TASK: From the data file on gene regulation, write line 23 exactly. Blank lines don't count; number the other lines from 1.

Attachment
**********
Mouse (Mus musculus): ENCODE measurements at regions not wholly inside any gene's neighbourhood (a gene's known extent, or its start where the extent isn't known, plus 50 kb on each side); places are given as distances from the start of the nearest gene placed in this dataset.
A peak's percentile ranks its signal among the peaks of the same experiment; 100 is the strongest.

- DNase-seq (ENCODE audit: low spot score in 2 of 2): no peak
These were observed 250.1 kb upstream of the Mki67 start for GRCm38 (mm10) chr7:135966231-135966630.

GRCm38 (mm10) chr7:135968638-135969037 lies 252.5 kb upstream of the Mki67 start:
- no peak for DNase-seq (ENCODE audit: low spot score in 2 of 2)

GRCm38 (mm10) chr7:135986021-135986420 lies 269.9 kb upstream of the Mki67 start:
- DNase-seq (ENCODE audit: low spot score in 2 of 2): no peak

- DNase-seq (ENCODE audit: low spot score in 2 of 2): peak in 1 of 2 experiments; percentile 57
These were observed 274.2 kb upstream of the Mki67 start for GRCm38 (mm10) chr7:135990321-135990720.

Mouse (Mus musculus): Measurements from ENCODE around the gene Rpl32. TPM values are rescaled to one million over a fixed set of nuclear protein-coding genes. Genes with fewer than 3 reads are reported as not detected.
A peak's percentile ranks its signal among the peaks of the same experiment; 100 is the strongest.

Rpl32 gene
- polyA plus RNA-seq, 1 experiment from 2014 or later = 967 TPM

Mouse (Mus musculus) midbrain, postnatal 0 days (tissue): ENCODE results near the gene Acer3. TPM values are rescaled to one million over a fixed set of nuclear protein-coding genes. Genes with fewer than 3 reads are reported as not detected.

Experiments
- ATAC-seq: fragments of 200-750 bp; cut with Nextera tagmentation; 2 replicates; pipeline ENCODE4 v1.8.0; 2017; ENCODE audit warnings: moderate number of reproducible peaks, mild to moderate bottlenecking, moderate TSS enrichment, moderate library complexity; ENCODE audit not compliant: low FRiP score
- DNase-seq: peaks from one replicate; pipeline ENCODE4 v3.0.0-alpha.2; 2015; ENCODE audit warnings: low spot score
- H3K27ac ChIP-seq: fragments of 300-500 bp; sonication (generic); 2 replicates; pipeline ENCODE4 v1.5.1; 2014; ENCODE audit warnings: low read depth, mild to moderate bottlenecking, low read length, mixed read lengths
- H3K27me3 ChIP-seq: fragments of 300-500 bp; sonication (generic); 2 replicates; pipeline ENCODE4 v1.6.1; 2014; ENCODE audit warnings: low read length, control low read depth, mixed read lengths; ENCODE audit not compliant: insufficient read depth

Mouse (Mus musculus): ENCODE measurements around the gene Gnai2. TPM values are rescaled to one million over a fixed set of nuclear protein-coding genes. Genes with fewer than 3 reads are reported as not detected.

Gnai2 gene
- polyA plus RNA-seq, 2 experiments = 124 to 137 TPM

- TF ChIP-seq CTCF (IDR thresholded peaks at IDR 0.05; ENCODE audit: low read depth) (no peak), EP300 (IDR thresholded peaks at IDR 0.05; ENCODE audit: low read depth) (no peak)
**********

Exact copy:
- polyA plus RNA-seq, 2 experiments = 124 to 137 TPM